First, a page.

Let me preface this by noting my own opposition to offensive violence in all forms; whether committed by soldiers on behalf of governments, individuals or extremist groups.
I strongly oppose the ongoing war in Iraq. I equally oppose violent attacks by extremist religious groups within Iraq. I also oppose violence committed by drunk individuals, and have repeatedly put myself at risk to prevent such violence occurring.
So, to anyone who wants to claim I’m on ‘the terrorists team’, here’s a big up yours (┌∩┐) in advance. I’m not on any ‘terrorist team’ but I’m certainly not joining YOUR team either.
I’m on a team which de-escalates conflicts.
Rather than further isolating at risk people in our society, I want to give them reason to join us.
Only if we break the isolation can we prevent extremist groups radicalising at-risk people. Only if we know who is at-risk, if we build relationships with them, can we help them.
If we fail to achieve that, then no matter how many of our rights we hand over to the intelligence services, we will never feel safe.
We could build a demon out of any isolated youth, using their google search history, porn habits, or threats and dodgy comments on gaming discussion forums. The list of things we could use to demonise a relatively average 21st century teenager is too extensive.
But are we going to do that?
Is that the society in which we want to raise our kids?
Will we become a fear-based society, where kids sit inside at school lunchtime because parents believe it’s too dangerous for them to play outdoors? Are we going to make monsters out of our at-risk children by further isolating them, or will we BREAK that isolation?
Are we ready to throw out the presumption of innocence, separation of powers and right to a fair trial? We’re already halfway there on refugees and data harvesting, why not citizenship?
These are the real questions playing out today, in response to Zaky Mallah’s comments on #qanda, and so far it feels like they’re being intentionally ignored.
When Zaky Mallah said “The Liberals now have just justified, to many Australian Muslims in the community, tonight, to leave and go to Syria and join ISIS because of ministers like him”, he was calling it as it is, not encouraging support for ISIS.
Tony Jones should not have dismissed his comment as “totally out of order”. I’d even argue it was wrong to apologise to the Government official who was the target of his comment.
Liberal Party MP Steve Ciobo had just finished telling all of Australia his own falsified version of Zaky’s case, seeming to misrepresent him as a terrorist who got off on a technicality. Steve then went on to tell this Australian born man that he should be kicked out of the country.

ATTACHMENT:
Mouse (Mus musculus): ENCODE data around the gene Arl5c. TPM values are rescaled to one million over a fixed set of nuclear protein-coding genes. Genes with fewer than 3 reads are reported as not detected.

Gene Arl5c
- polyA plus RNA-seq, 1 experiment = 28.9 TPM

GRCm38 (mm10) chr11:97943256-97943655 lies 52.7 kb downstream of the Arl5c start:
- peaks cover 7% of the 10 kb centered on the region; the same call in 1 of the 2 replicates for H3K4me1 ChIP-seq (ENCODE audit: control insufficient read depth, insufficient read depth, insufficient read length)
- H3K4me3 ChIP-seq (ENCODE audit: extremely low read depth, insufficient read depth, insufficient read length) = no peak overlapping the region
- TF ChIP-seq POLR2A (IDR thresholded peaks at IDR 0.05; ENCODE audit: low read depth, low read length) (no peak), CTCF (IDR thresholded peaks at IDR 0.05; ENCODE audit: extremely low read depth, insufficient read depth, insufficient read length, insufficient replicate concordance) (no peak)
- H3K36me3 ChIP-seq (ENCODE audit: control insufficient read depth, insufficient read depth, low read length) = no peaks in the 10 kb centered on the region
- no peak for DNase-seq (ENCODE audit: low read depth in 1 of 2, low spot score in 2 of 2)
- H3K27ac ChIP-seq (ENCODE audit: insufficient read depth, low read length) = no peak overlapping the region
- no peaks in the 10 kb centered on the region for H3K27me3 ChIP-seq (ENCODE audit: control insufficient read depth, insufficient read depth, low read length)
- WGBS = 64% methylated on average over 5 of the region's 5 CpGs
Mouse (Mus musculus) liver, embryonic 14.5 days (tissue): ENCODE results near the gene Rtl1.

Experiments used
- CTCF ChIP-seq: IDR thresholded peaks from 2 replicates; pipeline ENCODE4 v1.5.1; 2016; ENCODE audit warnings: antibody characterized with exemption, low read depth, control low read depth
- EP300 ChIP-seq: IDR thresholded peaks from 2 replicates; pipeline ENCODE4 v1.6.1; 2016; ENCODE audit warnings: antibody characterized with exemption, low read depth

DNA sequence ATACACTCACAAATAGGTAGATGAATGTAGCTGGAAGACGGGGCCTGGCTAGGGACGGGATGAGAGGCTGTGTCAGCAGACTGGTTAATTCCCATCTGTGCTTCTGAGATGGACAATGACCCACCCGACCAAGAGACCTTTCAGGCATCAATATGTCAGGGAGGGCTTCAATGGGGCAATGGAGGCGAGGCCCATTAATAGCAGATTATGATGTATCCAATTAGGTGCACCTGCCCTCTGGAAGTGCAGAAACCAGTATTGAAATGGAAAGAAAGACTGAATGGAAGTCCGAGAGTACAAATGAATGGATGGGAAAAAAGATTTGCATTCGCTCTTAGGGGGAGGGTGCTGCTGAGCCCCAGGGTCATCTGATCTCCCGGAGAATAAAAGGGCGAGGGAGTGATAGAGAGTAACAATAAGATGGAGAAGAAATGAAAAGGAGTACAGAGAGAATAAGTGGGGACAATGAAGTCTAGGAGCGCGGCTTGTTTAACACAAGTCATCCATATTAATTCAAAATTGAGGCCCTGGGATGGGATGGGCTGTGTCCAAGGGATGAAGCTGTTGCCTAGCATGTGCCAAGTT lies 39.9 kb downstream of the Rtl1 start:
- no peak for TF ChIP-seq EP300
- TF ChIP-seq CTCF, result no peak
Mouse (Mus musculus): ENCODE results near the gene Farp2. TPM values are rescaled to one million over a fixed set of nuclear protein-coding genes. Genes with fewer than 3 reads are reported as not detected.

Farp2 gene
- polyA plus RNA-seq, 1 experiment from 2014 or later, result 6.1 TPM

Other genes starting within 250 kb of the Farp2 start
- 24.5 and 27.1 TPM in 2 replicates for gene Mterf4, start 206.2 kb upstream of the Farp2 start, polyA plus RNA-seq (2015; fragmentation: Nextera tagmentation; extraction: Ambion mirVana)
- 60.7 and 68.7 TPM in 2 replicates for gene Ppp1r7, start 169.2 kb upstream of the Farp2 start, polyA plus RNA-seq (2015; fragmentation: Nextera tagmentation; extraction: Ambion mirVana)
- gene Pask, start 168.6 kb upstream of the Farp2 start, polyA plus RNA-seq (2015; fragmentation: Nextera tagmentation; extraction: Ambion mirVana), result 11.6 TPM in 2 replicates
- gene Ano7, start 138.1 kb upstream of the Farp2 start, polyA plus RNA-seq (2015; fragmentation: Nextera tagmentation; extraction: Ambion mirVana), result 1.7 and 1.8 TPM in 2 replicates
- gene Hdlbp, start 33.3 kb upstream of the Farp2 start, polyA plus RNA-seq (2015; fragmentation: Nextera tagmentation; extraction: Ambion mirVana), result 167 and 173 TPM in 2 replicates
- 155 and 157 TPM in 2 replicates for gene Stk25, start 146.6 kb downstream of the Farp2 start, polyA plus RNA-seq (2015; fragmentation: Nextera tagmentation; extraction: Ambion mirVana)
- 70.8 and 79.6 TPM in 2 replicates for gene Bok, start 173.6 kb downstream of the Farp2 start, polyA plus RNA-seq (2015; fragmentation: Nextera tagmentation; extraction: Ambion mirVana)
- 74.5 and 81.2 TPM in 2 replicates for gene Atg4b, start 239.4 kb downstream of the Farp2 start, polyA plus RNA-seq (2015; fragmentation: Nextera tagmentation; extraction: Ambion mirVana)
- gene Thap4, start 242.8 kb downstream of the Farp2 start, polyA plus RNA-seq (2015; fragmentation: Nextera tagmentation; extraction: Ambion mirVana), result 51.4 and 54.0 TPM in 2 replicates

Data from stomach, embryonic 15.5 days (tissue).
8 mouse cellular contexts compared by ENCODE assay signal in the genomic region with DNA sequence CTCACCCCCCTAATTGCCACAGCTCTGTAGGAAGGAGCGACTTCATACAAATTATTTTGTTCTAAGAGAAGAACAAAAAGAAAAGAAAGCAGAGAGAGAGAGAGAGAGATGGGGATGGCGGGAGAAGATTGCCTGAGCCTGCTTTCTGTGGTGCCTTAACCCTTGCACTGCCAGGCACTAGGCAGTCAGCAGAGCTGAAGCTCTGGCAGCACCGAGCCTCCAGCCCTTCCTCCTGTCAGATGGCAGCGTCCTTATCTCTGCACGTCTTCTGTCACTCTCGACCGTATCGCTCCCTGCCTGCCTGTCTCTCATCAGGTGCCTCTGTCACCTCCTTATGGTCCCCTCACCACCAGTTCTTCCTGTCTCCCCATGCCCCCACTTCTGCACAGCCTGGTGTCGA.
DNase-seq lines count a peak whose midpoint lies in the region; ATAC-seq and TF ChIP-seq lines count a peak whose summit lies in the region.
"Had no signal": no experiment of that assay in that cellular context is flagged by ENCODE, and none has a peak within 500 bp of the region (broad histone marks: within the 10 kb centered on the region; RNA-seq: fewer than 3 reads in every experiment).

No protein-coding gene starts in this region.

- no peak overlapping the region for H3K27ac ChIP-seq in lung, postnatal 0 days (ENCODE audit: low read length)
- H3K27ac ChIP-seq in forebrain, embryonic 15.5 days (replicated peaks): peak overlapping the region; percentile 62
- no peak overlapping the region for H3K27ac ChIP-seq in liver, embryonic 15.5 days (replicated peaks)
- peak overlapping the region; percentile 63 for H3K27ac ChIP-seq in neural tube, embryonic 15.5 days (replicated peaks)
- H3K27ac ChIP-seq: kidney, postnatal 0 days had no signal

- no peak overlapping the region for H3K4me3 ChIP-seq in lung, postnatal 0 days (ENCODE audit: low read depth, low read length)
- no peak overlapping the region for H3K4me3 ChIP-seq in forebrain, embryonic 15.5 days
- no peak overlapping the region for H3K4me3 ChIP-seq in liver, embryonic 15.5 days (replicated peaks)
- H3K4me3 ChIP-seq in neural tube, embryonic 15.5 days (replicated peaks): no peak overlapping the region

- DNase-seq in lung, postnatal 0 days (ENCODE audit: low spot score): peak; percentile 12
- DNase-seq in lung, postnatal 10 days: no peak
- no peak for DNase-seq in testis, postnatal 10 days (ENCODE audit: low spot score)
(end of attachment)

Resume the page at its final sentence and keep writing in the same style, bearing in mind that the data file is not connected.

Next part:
I don’t think Liberal Party policy has even gone that far yet? Isn’t it only for dual-nationals?
My understanding of Zaky’s case is like this:
As a 19yr old kid in 2003, Zaky was the first Australian charged with terrorism under Howard’s strict new post 9/11 laws. He served 2 years in maximum security prison while ‘awaiting trial’, before being acquitted of all terrorism charges in 2005.
Zaky did admit to creating videos in which he threatened violence against the Foreign Minister and Director of ASIO, after being denied the right to get a passport.
He was convicted of the non-terrorist charge of “Making a threat to seriously harm an officer of the Commonwealth (s 147.2)”.
He was acquitted of two terrorism related charges, when a jury found he had not planned to shoot dead ASIO and Foreign Affairs officers in a suicide mission (1).
That’s a HUGE difference from Steve’s claim Zaky was acquitted “because, ahh, at that point in time the laws weren’t retrospective”.
The law was applied to its’ full in Zaky’s case and Zaky was found not-guilty of planning a terrorist act by a jury.
So how does the Parliamentary Secretary for Foreign Affairs and Trade get away with statements like the following:
“I’d be pleased to be part of a government that would say you are out of the country”.
A senior Government MP says he would be PLEASED to be part of a government which would force an Australian born Muslim, out of the country in which he was born.
An Australian born Muslim, who was quoted in The Australian Newspaper in 2011 as having found a “new appreciation for the freedoms found in Australian society” (2).
Waving that threat around, undermining the court systems. That is how you further isolate at-risk people in our society. That is how you cut off their trust and connection to us, and create a ‘them’. That is how extremists justify their own existence, in opposition to yours.
I’m not saying Zaky’s a good guy, I’m not saying Zaky’s a bad guy. You will all make up your own minds on that.
But can’t we at least get our facts straight?